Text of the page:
U.S. lawmakers grilled CEOs from Facebook, Twitter, and Google on Wednesday about censorship of content on their platforms, including that of President Donald Trump in contrast to foreign dictators.
Sen. Roger Wicker, chair of the Senate Commerce Committee, took aim at Twitter CEO Jack Dorsey, saying, “Mr. Dorsey, your platform allows foreign dictators to post propaganda typically without restriction, yet you routinely restrict the President of the United States.”
Wicker pointed to China’s tweet blaming the U.S. military for the COVID-19 pandemic, which was left up for two months before Twitter added a fact-checking label. In contrast, Trump’s tweet about the security of mail-in ballots received a fact-checking label almost immediately, Wicker said.
Wicker also pointed out tweets from Iran’s Ayatollah Ali Khamenei, which pledge to destroy Israel or support any nation that will do the same, remain on the platform and unflagged.
“We believe it’s important for everyone to hear from global leaders,” Dorsey said. “We want to make sure we are respecting their right to speak and to publish what they need.”
Dorsey said Twitter didn’t find the Ayatollah’s tweets to be in violation of the platform’s policy because they deemed it “saber-rattling.”
Wicker pointed out that the three top platforms have been engaging in selective censorship and a lack of transparency, which has grown increasingly harmful amid the country’s election cycle.
“These companies are controlling the overwhelming flow of news and information that the public can share and access,” Wicker said. “These platforms have become powerful arbiters of what is true and what content users can access. The American public gets little access into the decision making process when content is moderated and users have little recourse when they are censored or restricted.”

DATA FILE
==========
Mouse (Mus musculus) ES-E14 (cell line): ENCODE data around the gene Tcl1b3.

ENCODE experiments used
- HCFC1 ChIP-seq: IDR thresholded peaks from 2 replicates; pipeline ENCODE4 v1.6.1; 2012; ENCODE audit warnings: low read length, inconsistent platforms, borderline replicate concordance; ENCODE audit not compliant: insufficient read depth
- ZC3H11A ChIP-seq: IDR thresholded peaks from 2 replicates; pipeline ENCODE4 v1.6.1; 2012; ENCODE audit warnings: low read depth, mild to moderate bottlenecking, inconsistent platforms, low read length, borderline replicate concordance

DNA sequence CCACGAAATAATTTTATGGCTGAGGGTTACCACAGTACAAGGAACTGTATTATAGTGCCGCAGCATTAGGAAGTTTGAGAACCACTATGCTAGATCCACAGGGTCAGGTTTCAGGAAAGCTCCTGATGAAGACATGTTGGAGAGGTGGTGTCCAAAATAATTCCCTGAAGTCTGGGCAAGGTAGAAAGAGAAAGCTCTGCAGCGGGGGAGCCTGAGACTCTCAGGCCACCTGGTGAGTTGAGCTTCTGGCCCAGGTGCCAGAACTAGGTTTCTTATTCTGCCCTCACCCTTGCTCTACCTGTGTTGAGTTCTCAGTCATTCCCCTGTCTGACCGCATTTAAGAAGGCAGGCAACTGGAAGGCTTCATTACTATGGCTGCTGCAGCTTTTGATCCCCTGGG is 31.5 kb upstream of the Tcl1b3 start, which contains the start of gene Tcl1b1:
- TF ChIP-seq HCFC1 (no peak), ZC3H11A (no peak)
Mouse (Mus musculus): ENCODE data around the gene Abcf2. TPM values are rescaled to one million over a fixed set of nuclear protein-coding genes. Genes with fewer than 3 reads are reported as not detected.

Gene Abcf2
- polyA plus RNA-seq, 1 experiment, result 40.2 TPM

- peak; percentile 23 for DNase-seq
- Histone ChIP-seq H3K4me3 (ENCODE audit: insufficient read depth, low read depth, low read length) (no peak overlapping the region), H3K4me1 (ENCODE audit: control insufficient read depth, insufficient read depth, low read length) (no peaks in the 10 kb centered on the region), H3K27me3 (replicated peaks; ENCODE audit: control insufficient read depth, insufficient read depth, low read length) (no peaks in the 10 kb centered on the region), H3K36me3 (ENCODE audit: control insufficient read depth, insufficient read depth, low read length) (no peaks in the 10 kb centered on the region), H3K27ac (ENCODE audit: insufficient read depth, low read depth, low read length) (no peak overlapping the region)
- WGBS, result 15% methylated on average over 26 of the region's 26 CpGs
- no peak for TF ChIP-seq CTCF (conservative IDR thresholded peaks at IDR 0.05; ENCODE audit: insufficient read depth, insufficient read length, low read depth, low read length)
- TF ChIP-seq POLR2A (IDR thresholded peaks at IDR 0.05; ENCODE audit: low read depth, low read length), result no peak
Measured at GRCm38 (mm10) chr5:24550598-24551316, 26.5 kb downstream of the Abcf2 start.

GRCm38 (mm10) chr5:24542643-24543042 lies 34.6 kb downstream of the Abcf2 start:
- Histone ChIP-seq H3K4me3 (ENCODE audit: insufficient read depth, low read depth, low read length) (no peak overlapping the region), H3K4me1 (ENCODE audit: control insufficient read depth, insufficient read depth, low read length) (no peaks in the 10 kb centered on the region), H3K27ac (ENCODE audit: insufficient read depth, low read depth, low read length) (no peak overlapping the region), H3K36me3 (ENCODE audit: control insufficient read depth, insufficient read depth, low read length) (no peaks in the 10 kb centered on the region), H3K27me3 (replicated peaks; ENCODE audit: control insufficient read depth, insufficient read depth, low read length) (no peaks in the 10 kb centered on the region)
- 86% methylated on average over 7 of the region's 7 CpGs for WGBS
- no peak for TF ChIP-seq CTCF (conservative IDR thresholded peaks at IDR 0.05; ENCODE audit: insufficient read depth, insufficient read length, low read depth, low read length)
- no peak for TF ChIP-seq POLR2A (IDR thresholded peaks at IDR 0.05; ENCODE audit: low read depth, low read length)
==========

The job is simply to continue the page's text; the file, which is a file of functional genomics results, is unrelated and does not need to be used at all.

Sen. Ted Cruz also grilled the CEOs, telling Dorsey, “Mr. Dorsey, who the hell elected you and put you in charge of what the media are allowed to report and what the American people are allowed to hear? And why do you persist in behaving as a Democratic super PAC silencing views to the contrary of your political beliefs?”
Sen. Maria Cantwell, a Democrat, also spoke to the CEOs, but remarked that the hearing should not interfere with the platforms’ efforts to combat misinformation and hate speech.
Facebook CEO Mark Zuckerberg said that Facebook has taken action against hate speech, such as banning white supremacists and treating them as terrorists, in addition to removing extremist pages from recommendations. He also pointed out that Facebook has been able to identify suspicious or dangerous behavior and report it to law enforcement authorities, such as in the recent case of the kidnapping plot against Michigan Gov. Whitmer.